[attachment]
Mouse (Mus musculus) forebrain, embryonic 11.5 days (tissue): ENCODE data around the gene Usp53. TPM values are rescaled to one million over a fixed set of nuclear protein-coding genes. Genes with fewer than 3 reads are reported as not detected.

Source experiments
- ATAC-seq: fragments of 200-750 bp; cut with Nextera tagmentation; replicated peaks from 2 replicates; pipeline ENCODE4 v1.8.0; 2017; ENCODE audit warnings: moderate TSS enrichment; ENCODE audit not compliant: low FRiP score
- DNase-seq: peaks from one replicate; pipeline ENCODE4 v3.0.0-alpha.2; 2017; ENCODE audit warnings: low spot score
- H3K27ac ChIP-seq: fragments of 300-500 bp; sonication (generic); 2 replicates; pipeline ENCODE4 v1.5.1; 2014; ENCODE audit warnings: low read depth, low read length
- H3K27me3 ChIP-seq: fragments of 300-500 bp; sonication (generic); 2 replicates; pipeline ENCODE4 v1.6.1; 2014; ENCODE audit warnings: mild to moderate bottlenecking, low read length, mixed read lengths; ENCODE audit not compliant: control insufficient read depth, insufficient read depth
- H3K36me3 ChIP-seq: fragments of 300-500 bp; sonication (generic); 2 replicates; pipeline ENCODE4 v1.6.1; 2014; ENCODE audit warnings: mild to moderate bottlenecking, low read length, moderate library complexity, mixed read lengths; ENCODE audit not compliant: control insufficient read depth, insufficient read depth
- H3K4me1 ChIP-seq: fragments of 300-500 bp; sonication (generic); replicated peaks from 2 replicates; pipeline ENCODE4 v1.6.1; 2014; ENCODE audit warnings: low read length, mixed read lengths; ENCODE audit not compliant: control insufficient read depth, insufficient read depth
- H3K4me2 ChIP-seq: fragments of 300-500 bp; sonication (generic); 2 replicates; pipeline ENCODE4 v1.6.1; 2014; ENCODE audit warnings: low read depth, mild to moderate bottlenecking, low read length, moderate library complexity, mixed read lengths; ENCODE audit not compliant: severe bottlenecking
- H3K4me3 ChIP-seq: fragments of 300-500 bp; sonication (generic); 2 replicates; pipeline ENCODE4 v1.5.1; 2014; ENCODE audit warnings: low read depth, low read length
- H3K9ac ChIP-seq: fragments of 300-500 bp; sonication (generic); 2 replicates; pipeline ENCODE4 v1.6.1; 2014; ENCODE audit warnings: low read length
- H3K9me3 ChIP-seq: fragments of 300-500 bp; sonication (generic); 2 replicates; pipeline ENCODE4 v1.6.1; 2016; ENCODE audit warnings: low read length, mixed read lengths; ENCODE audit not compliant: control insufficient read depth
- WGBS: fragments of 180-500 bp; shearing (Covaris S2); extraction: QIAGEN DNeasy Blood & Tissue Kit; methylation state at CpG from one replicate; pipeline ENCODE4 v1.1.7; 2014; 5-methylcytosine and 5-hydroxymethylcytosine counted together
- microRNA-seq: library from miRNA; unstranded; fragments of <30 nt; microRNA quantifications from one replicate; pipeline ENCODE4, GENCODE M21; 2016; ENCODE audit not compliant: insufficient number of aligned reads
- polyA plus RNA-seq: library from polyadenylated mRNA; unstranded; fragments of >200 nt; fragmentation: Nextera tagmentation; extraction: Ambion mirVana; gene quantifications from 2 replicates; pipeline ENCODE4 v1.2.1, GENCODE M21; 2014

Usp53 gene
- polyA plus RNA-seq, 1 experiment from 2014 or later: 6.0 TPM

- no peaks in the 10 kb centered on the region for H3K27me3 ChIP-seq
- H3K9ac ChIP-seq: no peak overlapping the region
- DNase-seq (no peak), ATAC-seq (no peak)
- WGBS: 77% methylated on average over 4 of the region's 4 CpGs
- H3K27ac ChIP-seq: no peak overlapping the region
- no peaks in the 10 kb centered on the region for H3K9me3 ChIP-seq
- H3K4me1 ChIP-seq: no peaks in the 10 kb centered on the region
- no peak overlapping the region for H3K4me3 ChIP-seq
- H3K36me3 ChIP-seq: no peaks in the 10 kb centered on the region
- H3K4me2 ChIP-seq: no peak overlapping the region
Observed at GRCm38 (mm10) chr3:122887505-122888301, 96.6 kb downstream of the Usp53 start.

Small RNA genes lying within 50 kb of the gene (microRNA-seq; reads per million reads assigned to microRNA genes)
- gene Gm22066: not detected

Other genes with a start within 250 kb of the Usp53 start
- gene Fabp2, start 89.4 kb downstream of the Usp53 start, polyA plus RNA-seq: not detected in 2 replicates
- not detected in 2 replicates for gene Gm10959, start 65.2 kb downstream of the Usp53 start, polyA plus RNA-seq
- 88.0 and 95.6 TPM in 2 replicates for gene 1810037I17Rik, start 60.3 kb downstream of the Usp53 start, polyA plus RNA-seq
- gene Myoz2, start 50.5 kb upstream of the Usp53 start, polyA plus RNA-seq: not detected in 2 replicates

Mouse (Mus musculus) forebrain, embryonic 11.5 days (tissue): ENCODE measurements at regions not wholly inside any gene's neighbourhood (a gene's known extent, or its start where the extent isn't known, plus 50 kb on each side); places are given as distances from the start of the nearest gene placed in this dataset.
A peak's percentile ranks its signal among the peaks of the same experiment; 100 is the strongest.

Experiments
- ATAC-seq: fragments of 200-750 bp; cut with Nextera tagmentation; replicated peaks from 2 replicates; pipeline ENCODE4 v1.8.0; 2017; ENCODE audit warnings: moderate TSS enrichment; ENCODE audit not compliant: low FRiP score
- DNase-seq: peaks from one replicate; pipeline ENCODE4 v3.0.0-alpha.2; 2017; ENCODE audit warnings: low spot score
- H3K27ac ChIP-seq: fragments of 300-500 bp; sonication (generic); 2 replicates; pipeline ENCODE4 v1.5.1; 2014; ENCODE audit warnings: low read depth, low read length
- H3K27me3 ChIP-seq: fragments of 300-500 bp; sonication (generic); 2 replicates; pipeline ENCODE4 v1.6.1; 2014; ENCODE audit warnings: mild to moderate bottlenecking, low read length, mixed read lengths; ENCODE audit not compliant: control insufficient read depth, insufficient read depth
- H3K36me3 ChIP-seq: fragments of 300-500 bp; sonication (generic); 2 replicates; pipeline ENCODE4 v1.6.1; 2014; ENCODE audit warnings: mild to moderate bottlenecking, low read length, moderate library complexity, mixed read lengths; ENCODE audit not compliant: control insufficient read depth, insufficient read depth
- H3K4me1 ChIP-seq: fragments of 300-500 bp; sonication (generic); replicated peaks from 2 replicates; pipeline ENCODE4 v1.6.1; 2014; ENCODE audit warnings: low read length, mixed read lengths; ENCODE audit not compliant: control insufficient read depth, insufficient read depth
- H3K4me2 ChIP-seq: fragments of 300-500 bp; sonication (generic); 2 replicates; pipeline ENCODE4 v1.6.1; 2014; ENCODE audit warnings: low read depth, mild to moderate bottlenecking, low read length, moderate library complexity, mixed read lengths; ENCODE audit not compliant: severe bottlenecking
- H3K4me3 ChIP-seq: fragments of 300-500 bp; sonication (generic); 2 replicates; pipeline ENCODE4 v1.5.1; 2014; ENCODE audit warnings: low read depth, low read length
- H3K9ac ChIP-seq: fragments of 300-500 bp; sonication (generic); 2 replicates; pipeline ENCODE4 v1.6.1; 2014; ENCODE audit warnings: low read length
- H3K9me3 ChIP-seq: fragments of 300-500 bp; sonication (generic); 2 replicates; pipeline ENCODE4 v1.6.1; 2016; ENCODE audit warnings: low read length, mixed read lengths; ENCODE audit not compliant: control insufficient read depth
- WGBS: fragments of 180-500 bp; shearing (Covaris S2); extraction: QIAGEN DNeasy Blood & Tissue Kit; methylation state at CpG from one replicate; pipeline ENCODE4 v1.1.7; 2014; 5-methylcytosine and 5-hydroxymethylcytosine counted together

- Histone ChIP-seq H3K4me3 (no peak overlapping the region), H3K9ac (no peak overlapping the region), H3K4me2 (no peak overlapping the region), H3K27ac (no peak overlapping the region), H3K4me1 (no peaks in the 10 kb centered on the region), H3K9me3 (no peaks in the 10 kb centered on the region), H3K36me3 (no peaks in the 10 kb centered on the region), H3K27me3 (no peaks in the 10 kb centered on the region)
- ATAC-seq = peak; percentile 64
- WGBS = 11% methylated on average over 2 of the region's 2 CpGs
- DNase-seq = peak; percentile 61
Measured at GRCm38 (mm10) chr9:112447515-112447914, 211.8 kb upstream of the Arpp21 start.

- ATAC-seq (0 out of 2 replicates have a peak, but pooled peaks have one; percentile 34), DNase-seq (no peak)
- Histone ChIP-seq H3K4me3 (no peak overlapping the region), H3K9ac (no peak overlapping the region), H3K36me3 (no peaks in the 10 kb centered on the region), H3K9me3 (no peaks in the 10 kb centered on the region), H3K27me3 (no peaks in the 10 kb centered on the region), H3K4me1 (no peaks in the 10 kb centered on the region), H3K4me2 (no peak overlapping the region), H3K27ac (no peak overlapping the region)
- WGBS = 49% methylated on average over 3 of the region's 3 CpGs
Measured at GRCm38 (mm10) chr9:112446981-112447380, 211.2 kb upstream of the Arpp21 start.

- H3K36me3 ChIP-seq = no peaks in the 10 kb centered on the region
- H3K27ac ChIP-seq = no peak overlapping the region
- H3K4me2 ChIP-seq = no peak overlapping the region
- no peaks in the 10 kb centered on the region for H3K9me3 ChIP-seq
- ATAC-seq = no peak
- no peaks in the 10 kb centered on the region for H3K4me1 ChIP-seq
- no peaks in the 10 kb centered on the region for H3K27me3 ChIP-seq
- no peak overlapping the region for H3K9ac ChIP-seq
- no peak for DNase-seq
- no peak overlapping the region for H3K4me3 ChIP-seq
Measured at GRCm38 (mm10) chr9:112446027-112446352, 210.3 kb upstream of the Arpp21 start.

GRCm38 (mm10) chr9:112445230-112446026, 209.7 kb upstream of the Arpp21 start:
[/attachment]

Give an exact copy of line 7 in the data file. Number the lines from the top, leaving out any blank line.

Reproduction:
- H3K36me3 ChIP-seq: fragments of 300-500 bp; sonication (generic); 2 replicates; pipeline ENCODE4 v1.6.1; 2014; ENCODE audit warnings: mild to moderate bottlenecking, low read length, moderate library complexity, mixed read lengths; ENCODE audit not compliant: control insufficient read depth, insufficient read depth